Abdominal Fat / Visceral Fat
I have many articles on fat cells in general, for example how we have White Fat, Brown Fat, and Beige Fat. In general, fat cells hold our fat storage reserves so we can access them in a case of famine. What makes visceral fat so much more "worse" than normal fat?
Most fat on a human body is subcutaneous - just under the skin. For example, the fat on your butt. You can put your hand on your butt and feel where that fat is. But visceral fat lies deep inside the abdominal cavity. It's actually mixed in there with your important organs, such as the pancreas, liver, and intestines. Visceral fat is the type of fat that you see in a middle-aged beer drinker with that large belly. And this type of fat isn't good.
These visceral fat cells don't just sit there. They are actively releasing hormones such as cytokines. Since the fat cells are immediately next to the liver, they are bathing the liver in those hormones. They actively end lowering HDL (good) cholesterol numbers and raising LDL (bad) cholesterol numbers.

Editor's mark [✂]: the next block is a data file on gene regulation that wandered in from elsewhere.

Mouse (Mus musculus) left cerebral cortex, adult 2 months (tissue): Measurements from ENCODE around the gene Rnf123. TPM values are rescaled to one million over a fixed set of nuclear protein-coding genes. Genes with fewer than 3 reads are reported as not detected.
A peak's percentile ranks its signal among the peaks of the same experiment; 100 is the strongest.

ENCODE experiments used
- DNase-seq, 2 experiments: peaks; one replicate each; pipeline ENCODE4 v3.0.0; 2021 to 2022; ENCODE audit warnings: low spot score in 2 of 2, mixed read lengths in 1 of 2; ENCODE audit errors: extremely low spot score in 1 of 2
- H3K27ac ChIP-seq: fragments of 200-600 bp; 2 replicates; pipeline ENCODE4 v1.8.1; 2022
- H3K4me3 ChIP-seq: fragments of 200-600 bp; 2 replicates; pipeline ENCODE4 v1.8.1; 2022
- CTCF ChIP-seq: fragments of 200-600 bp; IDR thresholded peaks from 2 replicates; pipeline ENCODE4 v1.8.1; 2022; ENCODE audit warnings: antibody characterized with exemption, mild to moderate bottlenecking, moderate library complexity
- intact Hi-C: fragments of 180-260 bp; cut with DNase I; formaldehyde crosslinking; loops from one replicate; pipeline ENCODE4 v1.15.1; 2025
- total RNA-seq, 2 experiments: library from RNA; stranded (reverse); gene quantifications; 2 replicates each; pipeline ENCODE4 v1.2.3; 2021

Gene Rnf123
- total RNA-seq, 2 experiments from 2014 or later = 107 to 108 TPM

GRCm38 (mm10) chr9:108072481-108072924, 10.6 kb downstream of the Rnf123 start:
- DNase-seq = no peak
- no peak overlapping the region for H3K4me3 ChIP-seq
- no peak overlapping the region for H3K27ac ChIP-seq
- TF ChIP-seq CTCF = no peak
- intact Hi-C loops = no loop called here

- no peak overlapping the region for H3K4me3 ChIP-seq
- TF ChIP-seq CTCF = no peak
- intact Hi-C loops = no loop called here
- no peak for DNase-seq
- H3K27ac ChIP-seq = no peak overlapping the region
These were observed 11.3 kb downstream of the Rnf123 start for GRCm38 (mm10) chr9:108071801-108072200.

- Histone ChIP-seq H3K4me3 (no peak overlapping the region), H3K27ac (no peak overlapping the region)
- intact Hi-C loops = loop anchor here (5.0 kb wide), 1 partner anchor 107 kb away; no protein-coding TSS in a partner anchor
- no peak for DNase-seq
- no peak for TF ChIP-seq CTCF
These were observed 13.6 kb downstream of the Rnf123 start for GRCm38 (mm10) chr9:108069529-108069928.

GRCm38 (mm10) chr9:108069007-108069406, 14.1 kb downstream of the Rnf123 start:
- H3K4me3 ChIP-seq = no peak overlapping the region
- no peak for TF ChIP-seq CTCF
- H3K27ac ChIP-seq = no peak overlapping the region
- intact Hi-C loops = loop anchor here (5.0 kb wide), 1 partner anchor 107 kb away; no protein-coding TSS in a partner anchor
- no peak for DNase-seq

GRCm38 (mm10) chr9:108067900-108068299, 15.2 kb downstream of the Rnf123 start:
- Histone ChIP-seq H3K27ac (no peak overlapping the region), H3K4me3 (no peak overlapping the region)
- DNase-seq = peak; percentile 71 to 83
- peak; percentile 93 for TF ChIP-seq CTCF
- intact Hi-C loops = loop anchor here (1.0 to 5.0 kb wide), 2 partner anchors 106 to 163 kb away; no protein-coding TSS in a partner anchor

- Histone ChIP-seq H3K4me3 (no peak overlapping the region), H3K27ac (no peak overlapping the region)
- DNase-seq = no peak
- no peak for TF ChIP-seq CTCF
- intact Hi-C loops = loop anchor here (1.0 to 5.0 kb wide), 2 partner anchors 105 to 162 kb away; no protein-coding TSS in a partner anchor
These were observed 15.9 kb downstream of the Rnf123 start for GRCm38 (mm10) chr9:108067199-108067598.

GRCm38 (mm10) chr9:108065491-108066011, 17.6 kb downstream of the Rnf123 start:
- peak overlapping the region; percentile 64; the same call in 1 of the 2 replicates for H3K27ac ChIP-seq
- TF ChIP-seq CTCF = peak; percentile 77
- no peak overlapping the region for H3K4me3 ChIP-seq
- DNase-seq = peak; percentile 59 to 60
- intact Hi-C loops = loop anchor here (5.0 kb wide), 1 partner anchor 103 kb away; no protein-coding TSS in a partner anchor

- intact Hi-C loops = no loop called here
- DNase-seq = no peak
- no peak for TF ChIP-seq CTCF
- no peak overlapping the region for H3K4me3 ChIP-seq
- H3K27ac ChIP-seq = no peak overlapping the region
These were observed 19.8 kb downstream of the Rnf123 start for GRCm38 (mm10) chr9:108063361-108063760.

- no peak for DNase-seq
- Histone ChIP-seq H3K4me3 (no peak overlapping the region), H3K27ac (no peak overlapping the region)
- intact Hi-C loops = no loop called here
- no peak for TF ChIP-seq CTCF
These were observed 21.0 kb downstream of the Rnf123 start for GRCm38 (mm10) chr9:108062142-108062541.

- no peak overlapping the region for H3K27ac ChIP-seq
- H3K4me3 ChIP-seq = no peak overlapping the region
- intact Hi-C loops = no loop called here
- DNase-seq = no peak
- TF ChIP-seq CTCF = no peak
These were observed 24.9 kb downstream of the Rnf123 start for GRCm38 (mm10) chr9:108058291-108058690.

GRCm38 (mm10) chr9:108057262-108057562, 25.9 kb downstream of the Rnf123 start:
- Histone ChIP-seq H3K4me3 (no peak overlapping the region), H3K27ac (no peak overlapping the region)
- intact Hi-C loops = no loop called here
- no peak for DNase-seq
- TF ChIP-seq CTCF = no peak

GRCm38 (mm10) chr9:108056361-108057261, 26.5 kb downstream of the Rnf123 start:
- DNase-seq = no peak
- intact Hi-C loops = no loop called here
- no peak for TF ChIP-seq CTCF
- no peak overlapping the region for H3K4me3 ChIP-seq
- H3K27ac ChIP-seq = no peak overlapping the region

They can also cause insulin resistance. This is because the visceral fat releases retinol-binding protein 4 (RBP4). This then leads to glucose intolerance and type-2 diabetes.
Unfortunately, visceral fat isn't something you can just "grab" like your rear-end fat. It's hidden within you. So there's no easy way to know how much you have. If you have a large belly, some of that might be subcutaneous fat just beneath the surface while another portion might be the visceral fat.
A rule of thumb used by many doctors is that the average body is about 10% visceral fat. So if you use a fat scale, and determine your total fat percentage, you'll now have a rough estimate of how much visceral fat you have.
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